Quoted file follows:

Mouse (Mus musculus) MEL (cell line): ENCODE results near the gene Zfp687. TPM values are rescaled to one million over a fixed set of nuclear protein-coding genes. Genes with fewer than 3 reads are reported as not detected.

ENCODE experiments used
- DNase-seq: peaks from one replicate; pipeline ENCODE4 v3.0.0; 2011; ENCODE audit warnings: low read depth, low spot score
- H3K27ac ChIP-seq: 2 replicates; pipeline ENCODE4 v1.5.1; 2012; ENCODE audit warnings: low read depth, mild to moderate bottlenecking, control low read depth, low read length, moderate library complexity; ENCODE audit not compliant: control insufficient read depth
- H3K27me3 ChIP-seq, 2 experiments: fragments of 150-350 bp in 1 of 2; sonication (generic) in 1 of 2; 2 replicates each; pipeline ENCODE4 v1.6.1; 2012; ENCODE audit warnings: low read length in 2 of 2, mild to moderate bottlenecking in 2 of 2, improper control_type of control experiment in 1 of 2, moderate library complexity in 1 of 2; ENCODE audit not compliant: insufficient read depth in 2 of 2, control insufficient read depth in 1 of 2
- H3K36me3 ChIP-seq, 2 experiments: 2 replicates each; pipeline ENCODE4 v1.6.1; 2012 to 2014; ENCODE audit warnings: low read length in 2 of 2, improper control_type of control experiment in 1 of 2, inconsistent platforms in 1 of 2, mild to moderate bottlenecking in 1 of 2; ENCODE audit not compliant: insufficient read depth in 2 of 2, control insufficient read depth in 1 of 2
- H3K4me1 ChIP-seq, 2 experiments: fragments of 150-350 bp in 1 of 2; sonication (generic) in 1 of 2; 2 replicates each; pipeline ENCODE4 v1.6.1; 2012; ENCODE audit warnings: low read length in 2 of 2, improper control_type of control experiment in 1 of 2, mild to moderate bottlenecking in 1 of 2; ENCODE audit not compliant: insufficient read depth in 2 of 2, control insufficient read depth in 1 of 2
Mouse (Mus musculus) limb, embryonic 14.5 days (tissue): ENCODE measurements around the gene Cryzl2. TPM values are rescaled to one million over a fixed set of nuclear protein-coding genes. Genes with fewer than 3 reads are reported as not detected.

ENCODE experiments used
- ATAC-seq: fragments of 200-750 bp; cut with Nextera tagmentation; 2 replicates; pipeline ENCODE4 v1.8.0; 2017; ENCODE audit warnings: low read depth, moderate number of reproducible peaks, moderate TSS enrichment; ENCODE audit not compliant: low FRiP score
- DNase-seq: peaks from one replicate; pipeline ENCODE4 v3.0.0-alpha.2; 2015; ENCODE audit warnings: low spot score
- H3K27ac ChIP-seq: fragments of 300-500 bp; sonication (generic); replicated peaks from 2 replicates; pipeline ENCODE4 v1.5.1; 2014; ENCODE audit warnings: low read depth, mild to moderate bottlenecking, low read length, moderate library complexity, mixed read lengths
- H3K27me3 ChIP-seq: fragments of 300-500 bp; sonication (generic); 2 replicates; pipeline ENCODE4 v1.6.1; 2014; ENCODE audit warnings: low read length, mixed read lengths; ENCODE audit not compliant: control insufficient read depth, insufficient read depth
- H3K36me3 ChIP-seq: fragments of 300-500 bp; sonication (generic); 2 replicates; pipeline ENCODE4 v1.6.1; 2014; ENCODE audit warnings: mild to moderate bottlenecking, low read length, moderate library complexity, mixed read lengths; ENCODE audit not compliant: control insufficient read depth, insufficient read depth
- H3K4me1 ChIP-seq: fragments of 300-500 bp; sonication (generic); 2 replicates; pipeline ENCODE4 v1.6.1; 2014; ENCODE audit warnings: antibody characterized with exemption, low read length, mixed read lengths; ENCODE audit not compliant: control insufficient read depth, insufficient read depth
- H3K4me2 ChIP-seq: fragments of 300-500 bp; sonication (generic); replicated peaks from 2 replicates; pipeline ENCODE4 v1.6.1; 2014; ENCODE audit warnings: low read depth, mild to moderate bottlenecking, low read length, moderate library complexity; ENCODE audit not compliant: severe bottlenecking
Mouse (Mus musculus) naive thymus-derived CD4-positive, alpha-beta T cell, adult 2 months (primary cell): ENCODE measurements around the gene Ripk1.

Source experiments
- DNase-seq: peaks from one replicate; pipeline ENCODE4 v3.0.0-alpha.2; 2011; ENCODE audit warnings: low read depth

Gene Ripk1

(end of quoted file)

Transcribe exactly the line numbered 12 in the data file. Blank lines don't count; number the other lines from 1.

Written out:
- H3K27ac ChIP-seq: fragments of 300-500 bp; sonication (generic); replicated peaks from 2 replicates; pipeline ENCODE4 v1.5.1; 2014; ENCODE audit warnings: low read depth, mild to moderate bottlenecking, low read length, moderate library complexity, mixed read lengths